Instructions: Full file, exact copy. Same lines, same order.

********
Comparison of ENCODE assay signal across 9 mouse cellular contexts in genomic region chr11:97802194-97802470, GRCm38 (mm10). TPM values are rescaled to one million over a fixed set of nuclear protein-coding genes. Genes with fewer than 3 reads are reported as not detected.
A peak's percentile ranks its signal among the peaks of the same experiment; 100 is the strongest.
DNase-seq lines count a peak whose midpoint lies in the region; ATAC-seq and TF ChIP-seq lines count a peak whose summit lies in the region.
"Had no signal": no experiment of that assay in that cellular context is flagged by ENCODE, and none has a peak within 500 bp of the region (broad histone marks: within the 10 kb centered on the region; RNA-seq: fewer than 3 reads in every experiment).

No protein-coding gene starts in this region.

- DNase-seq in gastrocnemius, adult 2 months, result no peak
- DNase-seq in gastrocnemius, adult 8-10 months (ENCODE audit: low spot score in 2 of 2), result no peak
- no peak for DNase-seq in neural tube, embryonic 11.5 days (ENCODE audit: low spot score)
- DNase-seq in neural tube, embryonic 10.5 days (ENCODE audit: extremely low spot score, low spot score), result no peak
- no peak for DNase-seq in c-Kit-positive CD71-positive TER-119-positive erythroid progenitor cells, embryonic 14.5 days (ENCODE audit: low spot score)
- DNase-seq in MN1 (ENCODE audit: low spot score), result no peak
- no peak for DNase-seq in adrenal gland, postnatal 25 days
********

Comparison of ENCODE assay signal across 9 mouse cellular contexts in genomic region chr11:97802194-97802470, GRCm38 (mm10). TPM values are rescaled to one million over a fixed set of nuclear protein-coding genes. Genes with fewer than 3 reads are reported as not detected.
A peak's percentile ranks its signal among the peaks of the same experiment; 100 is the strongest.
DNase-seq lines count a peak whose midpoint lies in the region; ATAC-seq and TF ChIP-seq lines count a peak whose summit lies in the region.
"Had no signal": no experiment of that assay in that cellular context is flagged by ENCODE, and none has a peak within 500 bp of the region (broad histone marks: within the 10 kb centered on the region; RNA-seq: fewer than 3 reads in every experiment).

No protein-coding gene starts in this region.

- DNase-seq in gastrocnemius, adult 2 months, result no peak
- DNase-seq in gastrocnemius, adult 8-10 months (ENCODE audit: low spot score in 2 of 2), result no peak
- no peak for DNase-seq in neural tube, embryonic 11.5 days (ENCODE audit: low spot score)
- DNase-seq in neural tube, embryonic 10.5 days (ENCODE audit: extremely low spot score, low spot score), result no peak
- no peak for DNase-seq in c-Kit-positive CD71-positive TER-119-positive erythroid progenitor cells, embryonic 14.5 days (ENCODE audit: low spot score)
- DNase-seq in MN1 (ENCODE audit: low spot score), result no peak
- no peak for DNase-seq in adrenal gland, postnatal 25 days